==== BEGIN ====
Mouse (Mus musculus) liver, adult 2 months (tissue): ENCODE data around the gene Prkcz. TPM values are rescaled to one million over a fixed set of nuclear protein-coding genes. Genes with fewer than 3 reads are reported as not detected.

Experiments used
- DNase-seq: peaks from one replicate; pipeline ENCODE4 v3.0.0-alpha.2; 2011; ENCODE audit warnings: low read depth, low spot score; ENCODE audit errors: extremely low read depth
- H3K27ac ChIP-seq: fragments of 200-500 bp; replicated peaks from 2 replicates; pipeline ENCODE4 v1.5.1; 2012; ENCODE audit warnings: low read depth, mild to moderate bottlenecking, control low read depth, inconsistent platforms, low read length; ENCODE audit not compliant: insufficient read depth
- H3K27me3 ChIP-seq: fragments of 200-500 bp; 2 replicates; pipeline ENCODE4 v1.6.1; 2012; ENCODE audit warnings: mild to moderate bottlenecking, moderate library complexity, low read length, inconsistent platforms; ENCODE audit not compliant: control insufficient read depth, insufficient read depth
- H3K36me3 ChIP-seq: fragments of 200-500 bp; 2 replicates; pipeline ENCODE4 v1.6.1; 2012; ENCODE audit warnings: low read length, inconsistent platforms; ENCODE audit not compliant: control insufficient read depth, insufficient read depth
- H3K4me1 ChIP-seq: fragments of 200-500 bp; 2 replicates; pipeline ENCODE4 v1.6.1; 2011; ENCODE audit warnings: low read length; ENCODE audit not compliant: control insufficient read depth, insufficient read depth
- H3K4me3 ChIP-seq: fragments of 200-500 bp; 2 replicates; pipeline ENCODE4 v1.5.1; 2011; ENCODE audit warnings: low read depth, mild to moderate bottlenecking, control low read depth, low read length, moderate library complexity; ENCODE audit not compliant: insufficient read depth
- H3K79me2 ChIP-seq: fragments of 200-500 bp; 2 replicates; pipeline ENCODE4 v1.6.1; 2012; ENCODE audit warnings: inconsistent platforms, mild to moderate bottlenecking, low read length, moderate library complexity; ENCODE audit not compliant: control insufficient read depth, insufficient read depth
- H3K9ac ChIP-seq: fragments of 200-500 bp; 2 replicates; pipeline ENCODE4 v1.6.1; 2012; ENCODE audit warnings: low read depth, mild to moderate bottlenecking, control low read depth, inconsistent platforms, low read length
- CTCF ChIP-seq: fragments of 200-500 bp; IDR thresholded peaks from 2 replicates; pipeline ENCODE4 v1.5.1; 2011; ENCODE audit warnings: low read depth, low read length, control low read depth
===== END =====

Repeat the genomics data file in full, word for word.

Mouse (Mus musculus) liver, adult 2 months (tissue): ENCODE data around the gene Prkcz. TPM values are rescaled to one million over a fixed set of nuclear protein-coding genes. Genes with fewer than 3 reads are reported as not detected.

Experiments used
- DNase-seq: peaks from one replicate; pipeline ENCODE4 v3.0.0-alpha.2; 2011; ENCODE audit warnings: low read depth, low spot score; ENCODE audit errors: extremely low read depth
- H3K27ac ChIP-seq: fragments of 200-500 bp; replicated peaks from 2 replicates; pipeline ENCODE4 v1.5.1; 2012; ENCODE audit warnings: low read depth, mild to moderate bottlenecking, control low read depth, inconsistent platforms, low read length; ENCODE audit not compliant: insufficient read depth
- H3K27me3 ChIP-seq: fragments of 200-500 bp; 2 replicates; pipeline ENCODE4 v1.6.1; 2012; ENCODE audit warnings: mild to moderate bottlenecking, moderate library complexity, low read length, inconsistent platforms; ENCODE audit not compliant: control insufficient read depth, insufficient read depth
- H3K36me3 ChIP-seq: fragments of 200-500 bp; 2 replicates; pipeline ENCODE4 v1.6.1; 2012; ENCODE audit warnings: low read length, inconsistent platforms; ENCODE audit not compliant: control insufficient read depth, insufficient read depth
- H3K4me1 ChIP-seq: fragments of 200-500 bp; 2 replicates; pipeline ENCODE4 v1.6.1; 2011; ENCODE audit warnings: low read length; ENCODE audit not compliant: control insufficient read depth, insufficient read depth
- H3K4me3 ChIP-seq: fragments of 200-500 bp; 2 replicates; pipeline ENCODE4 v1.5.1; 2011; ENCODE audit warnings: low read depth, mild to moderate bottlenecking, control low read depth, low read length, moderate library complexity; ENCODE audit not compliant: insufficient read depth
- H3K79me2 ChIP-seq: fragments of 200-500 bp; 2 replicates; pipeline ENCODE4 v1.6.1; 2012; ENCODE audit warnings: inconsistent platforms, mild to moderate bottlenecking, low read length, moderate library complexity; ENCODE audit not compliant: control insufficient read depth, insufficient read depth
- H3K9ac ChIP-seq: fragments of 200-500 bp; 2 replicates; pipeline ENCODE4 v1.6.1; 2012; ENCODE audit warnings: low read depth, mild to moderate bottlenecking, control low read depth, inconsistent platforms, low read length
- CTCF ChIP-seq: fragments of 200-500 bp; IDR thresholded peaks from 2 replicates; pipeline ENCODE4 v1.5.1; 2011; ENCODE audit warnings: low read depth, low read length, control low read depth